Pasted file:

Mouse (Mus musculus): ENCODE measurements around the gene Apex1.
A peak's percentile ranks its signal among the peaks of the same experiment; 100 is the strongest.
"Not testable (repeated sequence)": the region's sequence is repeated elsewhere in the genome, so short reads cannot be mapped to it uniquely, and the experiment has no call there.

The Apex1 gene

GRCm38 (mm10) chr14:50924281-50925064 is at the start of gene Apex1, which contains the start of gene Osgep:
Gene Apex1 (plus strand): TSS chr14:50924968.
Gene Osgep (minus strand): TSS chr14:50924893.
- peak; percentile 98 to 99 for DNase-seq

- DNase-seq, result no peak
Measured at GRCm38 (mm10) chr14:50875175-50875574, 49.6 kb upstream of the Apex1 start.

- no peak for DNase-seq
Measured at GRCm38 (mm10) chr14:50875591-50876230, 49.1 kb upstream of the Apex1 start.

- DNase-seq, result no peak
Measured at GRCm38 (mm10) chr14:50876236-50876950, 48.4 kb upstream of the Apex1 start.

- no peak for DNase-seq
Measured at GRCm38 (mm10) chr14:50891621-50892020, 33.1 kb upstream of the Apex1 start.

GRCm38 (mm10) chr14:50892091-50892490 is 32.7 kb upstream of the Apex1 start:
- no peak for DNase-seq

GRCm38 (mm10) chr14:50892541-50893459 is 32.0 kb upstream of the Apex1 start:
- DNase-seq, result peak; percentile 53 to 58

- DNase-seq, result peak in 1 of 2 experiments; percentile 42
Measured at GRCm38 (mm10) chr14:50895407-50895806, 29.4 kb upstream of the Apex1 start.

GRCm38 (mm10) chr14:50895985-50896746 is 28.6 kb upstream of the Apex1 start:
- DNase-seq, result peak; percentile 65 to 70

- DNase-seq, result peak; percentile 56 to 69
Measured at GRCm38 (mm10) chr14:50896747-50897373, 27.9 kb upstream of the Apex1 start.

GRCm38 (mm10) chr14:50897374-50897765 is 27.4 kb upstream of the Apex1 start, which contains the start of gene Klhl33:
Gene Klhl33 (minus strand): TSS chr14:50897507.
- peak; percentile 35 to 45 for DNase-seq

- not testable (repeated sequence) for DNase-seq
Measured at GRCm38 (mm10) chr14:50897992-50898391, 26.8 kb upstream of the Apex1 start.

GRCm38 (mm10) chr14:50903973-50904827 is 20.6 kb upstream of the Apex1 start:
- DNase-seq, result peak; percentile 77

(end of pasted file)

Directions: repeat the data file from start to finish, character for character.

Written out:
Mouse (Mus musculus): ENCODE measurements around the gene Apex1.
A peak's percentile ranks its signal among the peaks of the same experiment; 100 is the strongest.
"Not testable (repeated sequence)": the region's sequence is repeated elsewhere in the genome, so short reads cannot be mapped to it uniquely, and the experiment has no call there.

The Apex1 gene

GRCm38 (mm10) chr14:50924281-50925064 is at the start of gene Apex1, which contains the start of gene Osgep:
Gene Apex1 (plus strand): TSS chr14:50924968.
Gene Osgep (minus strand): TSS chr14:50924893.
- peak; percentile 98 to 99 for DNase-seq

- DNase-seq, result no peak
Measured at GRCm38 (mm10) chr14:50875175-50875574, 49.6 kb upstream of the Apex1 start.

- no peak for DNase-seq
Measured at GRCm38 (mm10) chr14:50875591-50876230, 49.1 kb upstream of the Apex1 start.

- DNase-seq, result no peak
Measured at GRCm38 (mm10) chr14:50876236-50876950, 48.4 kb upstream of the Apex1 start.

- no peak for DNase-seq
Measured at GRCm38 (mm10) chr14:50891621-50892020, 33.1 kb upstream of the Apex1 start.

GRCm38 (mm10) chr14:50892091-50892490 is 32.7 kb upstream of the Apex1 start:
- no peak for DNase-seq

GRCm38 (mm10) chr14:50892541-50893459 is 32.0 kb upstream of the Apex1 start:
- DNase-seq, result peak; percentile 53 to 58

- DNase-seq, result peak in 1 of 2 experiments; percentile 42
Measured at GRCm38 (mm10) chr14:50895407-50895806, 29.4 kb upstream of the Apex1 start.

GRCm38 (mm10) chr14:50895985-50896746 is 28.6 kb upstream of the Apex1 start:
- DNase-seq, result peak; percentile 65 to 70

- DNase-seq, result peak; percentile 56 to 69
Measured at GRCm38 (mm10) chr14:50896747-50897373, 27.9 kb upstream of the Apex1 start.

GRCm38 (mm10) chr14:50897374-50897765 is 27.4 kb upstream of the Apex1 start, which contains the start of gene Klhl33:
Gene Klhl33 (minus strand): TSS chr14:50897507.
- peak; percentile 35 to 45 for DNase-seq

- not testable (repeated sequence) for DNase-seq
Measured at GRCm38 (mm10) chr14:50897992-50898391, 26.8 kb upstream of the Apex1 start.

GRCm38 (mm10) chr14:50903973-50904827 is 20.6 kb upstream of the Apex1 start:
- DNase-seq, result peak; percentile 77